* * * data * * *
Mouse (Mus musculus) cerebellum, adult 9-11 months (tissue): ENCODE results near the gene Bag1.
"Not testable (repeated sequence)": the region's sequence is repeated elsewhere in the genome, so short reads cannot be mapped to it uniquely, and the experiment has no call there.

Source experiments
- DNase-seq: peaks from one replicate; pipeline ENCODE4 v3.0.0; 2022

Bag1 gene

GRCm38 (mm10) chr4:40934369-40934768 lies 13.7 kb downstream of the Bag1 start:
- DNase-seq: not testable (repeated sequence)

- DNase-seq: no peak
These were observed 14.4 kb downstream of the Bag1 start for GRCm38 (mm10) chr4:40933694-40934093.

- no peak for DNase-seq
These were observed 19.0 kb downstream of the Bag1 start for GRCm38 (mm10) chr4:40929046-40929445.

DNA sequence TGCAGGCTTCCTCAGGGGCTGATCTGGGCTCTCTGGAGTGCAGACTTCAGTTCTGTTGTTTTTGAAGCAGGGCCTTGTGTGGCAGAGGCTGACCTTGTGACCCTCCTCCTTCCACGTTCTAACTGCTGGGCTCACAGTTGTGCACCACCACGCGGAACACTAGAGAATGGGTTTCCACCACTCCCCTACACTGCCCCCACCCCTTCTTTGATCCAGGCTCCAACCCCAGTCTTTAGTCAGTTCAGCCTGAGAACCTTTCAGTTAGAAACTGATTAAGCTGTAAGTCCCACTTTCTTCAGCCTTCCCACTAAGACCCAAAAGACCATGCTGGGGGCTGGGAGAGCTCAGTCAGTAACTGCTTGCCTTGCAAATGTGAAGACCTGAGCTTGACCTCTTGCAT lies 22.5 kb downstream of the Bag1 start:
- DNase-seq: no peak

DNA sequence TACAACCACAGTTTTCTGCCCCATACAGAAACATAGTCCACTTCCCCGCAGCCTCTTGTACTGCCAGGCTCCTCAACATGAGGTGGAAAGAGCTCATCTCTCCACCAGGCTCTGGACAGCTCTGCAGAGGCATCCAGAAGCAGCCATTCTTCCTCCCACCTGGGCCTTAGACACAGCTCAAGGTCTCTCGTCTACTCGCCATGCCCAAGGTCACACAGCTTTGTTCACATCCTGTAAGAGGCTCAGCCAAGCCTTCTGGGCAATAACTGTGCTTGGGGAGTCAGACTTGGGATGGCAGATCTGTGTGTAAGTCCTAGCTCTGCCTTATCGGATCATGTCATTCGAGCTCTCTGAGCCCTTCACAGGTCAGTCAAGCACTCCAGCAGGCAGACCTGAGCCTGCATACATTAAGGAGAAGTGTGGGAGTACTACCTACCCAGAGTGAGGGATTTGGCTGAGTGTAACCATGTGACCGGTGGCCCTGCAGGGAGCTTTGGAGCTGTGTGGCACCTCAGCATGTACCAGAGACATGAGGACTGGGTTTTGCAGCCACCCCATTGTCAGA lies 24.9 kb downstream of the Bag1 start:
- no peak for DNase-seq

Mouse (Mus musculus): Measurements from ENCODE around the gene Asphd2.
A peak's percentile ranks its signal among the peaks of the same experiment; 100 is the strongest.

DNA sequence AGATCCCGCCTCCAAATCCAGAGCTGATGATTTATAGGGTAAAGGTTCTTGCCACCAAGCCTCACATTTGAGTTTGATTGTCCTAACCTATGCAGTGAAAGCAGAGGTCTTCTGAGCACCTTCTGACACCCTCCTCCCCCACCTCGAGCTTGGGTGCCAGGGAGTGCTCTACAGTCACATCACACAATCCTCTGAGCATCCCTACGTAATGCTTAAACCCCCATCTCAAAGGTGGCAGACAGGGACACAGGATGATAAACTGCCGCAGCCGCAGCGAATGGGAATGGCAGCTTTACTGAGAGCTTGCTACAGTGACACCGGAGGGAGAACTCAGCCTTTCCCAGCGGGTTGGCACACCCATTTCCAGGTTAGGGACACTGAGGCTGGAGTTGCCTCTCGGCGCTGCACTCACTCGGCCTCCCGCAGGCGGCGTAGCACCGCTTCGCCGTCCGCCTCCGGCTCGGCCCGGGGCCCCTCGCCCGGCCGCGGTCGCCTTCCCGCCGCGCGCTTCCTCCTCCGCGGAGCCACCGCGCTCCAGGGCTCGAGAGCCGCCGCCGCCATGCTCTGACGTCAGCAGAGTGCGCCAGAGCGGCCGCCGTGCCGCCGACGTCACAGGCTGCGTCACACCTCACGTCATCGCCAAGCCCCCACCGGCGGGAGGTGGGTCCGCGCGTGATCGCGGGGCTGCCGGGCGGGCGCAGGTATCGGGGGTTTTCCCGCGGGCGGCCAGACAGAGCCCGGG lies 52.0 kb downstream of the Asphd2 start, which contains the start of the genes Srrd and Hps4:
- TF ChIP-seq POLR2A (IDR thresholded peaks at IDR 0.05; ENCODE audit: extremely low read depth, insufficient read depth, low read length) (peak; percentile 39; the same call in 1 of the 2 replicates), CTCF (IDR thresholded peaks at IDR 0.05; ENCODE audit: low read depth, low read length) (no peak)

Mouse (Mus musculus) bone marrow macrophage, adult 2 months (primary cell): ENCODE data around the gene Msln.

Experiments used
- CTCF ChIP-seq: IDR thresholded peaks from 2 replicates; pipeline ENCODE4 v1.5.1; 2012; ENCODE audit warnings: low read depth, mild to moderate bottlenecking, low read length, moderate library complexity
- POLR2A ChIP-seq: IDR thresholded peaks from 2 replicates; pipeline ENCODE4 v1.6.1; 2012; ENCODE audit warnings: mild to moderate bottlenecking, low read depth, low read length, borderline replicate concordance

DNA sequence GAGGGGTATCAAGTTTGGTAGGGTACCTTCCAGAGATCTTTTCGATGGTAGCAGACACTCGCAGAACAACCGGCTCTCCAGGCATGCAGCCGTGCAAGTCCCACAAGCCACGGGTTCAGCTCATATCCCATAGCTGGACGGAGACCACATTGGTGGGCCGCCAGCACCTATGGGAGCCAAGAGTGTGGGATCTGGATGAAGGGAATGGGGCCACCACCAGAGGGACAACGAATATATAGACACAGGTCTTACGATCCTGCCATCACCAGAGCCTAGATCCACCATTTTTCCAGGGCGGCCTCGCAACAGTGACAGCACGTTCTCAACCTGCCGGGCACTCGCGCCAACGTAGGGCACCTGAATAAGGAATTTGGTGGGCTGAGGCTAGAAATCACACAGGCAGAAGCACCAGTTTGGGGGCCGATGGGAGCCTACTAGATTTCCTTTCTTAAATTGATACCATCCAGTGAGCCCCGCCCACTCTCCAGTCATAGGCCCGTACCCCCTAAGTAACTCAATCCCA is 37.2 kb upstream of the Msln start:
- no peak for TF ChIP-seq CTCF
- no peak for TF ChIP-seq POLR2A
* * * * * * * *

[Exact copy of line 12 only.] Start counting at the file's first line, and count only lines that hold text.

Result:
DNA sequence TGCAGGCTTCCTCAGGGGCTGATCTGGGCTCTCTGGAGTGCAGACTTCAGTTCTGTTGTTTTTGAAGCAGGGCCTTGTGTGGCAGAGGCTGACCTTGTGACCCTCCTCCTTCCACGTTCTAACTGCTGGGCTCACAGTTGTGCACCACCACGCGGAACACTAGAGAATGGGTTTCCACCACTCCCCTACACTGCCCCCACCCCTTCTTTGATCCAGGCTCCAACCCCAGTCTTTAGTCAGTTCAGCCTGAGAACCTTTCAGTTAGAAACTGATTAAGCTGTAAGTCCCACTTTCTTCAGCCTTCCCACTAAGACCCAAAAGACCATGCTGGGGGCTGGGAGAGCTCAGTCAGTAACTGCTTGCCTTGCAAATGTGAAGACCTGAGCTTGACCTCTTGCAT lies 22.5 kb downstream of the Bag1 start: